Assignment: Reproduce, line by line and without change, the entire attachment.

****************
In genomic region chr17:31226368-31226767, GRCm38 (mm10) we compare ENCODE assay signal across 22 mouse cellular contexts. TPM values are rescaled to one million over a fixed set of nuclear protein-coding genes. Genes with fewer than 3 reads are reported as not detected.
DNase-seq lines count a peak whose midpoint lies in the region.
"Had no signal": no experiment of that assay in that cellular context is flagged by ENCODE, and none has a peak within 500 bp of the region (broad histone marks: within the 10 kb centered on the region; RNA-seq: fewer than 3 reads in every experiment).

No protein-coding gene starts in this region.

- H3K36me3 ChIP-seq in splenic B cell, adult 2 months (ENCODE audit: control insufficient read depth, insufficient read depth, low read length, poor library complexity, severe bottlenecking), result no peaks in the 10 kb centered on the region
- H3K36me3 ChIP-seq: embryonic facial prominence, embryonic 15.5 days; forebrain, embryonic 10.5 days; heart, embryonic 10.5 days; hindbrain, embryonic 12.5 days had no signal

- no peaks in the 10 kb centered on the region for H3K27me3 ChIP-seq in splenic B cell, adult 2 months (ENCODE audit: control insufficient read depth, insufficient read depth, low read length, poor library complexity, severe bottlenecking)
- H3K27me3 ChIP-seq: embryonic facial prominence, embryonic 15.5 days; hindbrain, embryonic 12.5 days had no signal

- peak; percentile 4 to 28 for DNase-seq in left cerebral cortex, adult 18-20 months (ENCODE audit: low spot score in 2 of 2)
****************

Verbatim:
In genomic region chr17:31226368-31226767, GRCm38 (mm10) we compare ENCODE assay signal across 22 mouse cellular contexts. TPM values are rescaled to one million over a fixed set of nuclear protein-coding genes. Genes with fewer than 3 reads are reported as not detected.
DNase-seq lines count a peak whose midpoint lies in the region.
"Had no signal": no experiment of that assay in that cellular context is flagged by ENCODE, and none has a peak within 500 bp of the region (broad histone marks: within the 10 kb centered on the region; RNA-seq: fewer than 3 reads in every experiment).

No protein-coding gene starts in this region.

- H3K36me3 ChIP-seq in splenic B cell, adult 2 months (ENCODE audit: control insufficient read depth, insufficient read depth, low read length, poor library complexity, severe bottlenecking), result no peaks in the 10 kb centered on the region
- H3K36me3 ChIP-seq: embryonic facial prominence, embryonic 15.5 days; forebrain, embryonic 10.5 days; heart, embryonic 10.5 days; hindbrain, embryonic 12.5 days had no signal

- no peaks in the 10 kb centered on the region for H3K27me3 ChIP-seq in splenic B cell, adult 2 months (ENCODE audit: control insufficient read depth, insufficient read depth, low read length, poor library complexity, severe bottlenecking)
- H3K27me3 ChIP-seq: embryonic facial prominence, embryonic 15.5 days; hindbrain, embryonic 12.5 days had no signal

- peak; percentile 4 to 28 for DNase-seq in left cerebral cortex, adult 18-20 months (ENCODE audit: low spot score in 2 of 2)